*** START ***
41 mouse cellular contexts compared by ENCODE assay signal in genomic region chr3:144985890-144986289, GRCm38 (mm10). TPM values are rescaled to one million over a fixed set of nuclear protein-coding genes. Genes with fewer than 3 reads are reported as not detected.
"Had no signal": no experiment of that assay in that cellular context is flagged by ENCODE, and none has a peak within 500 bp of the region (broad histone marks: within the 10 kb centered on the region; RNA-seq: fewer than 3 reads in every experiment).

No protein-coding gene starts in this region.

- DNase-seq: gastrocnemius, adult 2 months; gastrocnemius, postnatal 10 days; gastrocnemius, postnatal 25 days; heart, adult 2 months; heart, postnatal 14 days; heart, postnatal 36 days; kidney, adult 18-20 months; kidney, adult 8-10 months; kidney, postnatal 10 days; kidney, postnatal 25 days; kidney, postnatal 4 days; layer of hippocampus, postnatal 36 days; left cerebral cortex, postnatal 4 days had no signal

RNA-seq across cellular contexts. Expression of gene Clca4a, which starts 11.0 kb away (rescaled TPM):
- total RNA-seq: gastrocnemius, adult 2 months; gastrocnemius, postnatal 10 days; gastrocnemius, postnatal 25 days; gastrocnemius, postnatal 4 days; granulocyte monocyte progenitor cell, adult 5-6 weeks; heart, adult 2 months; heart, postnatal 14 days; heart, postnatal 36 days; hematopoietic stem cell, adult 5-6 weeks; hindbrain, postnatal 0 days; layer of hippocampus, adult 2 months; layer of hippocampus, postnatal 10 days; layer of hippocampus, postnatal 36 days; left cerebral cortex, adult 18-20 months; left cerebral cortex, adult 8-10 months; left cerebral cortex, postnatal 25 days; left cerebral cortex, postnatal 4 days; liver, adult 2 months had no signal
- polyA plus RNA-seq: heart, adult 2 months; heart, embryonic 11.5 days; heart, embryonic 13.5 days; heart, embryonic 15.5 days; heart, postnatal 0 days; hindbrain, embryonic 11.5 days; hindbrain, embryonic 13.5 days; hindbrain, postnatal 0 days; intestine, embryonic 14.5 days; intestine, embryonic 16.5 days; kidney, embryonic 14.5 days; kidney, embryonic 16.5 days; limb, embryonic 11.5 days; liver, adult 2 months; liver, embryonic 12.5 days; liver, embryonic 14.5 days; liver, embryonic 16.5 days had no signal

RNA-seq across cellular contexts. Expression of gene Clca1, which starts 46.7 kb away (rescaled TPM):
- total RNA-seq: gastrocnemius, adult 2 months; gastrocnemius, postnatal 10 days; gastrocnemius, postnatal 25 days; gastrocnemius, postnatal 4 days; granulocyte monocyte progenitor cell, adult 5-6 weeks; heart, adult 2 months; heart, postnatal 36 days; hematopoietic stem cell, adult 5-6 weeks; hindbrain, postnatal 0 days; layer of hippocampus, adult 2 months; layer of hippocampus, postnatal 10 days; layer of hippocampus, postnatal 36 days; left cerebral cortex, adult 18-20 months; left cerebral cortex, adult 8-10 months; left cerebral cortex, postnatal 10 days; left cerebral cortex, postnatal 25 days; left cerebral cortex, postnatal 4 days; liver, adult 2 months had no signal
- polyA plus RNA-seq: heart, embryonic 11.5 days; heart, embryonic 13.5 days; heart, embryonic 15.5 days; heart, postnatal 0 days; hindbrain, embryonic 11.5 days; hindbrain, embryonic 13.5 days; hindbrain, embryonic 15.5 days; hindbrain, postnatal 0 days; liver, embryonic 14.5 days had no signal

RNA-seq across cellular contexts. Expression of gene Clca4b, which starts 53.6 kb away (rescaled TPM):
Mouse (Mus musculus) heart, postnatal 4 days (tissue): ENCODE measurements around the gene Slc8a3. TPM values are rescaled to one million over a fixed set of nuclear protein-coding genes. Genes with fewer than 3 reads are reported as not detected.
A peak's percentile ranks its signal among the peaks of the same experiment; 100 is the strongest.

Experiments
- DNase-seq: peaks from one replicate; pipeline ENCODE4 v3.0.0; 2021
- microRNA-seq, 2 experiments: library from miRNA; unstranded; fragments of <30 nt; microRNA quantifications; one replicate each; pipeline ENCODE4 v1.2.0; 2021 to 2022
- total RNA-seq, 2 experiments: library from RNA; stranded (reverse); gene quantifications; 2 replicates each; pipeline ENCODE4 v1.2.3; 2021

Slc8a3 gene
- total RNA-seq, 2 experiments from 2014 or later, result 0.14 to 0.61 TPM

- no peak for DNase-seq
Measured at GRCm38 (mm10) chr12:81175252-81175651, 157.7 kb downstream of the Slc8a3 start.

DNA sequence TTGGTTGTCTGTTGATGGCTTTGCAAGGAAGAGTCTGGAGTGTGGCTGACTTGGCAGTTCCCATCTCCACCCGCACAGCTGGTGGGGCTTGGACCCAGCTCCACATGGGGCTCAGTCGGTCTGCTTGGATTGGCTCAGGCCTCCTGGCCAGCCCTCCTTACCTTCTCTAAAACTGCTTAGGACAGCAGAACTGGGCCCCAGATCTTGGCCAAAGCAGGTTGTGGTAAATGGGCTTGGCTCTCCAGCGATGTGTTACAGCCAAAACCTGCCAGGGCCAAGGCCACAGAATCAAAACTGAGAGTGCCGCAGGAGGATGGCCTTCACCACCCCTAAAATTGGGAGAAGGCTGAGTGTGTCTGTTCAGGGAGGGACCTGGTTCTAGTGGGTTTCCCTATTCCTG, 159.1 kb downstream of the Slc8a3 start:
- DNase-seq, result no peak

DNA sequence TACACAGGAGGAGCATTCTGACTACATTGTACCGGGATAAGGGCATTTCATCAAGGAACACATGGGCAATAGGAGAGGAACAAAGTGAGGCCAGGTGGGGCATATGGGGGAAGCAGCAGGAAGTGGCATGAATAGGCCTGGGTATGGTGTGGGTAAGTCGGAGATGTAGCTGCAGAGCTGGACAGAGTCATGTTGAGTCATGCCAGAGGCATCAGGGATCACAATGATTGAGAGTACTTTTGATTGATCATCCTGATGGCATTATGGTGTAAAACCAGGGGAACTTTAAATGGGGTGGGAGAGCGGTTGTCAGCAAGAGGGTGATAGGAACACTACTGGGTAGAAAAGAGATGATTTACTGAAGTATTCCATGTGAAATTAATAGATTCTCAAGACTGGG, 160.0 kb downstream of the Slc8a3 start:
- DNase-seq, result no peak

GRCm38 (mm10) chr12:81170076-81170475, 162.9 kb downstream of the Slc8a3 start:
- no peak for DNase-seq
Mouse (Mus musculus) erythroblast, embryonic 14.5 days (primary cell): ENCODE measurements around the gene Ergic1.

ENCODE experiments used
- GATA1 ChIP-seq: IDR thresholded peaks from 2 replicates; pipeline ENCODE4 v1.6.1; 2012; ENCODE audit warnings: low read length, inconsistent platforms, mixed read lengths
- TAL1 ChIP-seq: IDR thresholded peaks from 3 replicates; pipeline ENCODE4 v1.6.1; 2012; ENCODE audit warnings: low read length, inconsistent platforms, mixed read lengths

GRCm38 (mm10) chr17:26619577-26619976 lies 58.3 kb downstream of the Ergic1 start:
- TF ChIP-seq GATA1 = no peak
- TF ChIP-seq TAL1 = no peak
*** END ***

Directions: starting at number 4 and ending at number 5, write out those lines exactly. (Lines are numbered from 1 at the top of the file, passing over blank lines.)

- DNase-seq: gastrocnemius, adult 2 months; gastrocnemius, postnatal 10 days; gastrocnemius, postnatal 25 days; heart, adult 2 months; heart, postnatal 14 days; heart, postnatal 36 days; kidney, adult 18-20 months; kidney, adult 8-10 months; kidney, postnatal 10 days; kidney, postnatal 25 days; kidney, postnatal 4 days; layer of hippocampus, postnatal 36 days; left cerebral cortex, postnatal 4 days had no signal

RNA-seq across cellular contexts. Expression of gene Clca4a, which starts 11.0 kb away (rescaled TPM):